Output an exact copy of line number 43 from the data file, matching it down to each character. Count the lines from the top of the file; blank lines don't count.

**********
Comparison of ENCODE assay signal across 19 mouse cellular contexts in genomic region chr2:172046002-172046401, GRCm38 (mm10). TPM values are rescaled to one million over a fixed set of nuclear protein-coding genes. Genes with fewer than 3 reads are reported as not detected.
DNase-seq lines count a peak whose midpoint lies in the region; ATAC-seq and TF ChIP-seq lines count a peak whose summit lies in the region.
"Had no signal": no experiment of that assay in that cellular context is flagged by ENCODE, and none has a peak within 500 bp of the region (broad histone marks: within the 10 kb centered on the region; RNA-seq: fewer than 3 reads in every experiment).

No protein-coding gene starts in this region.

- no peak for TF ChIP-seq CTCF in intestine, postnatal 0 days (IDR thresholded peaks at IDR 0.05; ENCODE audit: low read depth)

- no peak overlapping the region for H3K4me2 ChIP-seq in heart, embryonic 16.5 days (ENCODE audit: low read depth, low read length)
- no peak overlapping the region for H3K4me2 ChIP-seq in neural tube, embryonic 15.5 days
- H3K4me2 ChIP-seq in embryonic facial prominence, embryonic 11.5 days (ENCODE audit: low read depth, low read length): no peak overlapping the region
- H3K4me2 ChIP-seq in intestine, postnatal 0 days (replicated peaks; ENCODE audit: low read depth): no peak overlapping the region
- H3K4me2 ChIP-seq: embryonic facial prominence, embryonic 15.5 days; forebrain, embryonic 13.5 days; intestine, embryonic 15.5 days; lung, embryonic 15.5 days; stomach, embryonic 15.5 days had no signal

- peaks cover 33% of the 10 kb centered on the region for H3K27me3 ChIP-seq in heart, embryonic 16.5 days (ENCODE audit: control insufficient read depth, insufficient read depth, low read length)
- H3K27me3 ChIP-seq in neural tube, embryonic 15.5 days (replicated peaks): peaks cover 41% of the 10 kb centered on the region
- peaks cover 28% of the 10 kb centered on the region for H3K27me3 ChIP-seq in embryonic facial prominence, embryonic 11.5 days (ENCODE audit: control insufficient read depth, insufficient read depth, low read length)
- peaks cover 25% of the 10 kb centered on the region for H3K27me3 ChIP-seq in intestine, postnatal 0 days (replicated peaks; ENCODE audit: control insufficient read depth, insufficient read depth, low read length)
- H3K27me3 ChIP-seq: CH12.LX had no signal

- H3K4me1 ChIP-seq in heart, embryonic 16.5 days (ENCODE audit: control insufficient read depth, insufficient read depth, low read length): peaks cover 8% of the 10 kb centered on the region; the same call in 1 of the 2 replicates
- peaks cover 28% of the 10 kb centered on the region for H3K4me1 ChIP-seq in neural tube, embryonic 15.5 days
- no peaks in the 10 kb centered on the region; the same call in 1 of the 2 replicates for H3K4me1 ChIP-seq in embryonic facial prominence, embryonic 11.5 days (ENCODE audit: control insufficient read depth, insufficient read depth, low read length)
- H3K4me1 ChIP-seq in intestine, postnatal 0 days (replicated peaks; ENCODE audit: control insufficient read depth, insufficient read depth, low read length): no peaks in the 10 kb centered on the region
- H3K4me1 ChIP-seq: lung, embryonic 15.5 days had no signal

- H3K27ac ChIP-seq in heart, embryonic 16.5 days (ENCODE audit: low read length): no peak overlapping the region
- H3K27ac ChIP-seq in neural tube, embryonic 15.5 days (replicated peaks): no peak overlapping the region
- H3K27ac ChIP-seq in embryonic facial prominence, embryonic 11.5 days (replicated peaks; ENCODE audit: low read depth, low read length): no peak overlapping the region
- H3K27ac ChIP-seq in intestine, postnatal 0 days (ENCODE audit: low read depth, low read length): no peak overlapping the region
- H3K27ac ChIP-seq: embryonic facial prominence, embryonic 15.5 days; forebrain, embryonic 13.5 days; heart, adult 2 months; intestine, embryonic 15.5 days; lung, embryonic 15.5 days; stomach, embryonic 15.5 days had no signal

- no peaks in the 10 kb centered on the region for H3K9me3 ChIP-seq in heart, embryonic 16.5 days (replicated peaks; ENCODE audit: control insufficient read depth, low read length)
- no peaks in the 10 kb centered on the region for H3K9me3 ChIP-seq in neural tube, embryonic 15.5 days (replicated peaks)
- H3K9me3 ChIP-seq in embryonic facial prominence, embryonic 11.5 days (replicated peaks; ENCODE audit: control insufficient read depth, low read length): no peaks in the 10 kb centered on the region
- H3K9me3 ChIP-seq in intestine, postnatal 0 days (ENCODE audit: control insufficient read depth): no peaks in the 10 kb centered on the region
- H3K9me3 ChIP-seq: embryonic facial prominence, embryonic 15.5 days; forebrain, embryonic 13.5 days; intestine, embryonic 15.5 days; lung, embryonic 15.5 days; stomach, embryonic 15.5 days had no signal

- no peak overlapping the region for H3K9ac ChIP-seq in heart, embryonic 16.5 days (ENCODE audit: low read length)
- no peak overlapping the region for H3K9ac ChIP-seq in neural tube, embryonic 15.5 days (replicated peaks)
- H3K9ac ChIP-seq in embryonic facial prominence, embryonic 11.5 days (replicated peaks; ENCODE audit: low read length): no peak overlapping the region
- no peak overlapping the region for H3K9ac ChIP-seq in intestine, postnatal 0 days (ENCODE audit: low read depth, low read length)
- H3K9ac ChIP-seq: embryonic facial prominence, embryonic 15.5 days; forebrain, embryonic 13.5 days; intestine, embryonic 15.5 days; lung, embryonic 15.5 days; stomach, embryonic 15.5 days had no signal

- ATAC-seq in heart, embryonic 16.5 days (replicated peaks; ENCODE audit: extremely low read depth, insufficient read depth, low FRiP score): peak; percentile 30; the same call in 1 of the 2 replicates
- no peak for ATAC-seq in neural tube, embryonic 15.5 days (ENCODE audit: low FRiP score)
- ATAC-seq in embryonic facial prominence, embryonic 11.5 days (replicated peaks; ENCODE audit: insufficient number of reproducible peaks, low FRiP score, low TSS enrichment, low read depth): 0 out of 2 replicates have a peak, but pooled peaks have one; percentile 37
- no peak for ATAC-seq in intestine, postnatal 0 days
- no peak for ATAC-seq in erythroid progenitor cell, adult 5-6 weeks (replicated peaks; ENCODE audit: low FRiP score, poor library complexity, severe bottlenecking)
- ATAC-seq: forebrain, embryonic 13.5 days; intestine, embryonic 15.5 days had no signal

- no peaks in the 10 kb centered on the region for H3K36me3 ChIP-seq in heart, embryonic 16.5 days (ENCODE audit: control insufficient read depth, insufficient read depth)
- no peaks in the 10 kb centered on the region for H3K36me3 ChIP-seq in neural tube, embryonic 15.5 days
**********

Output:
- no peaks in the 10 kb centered on the region for H3K36me3 ChIP-seq in neural tube, embryonic 15.5 days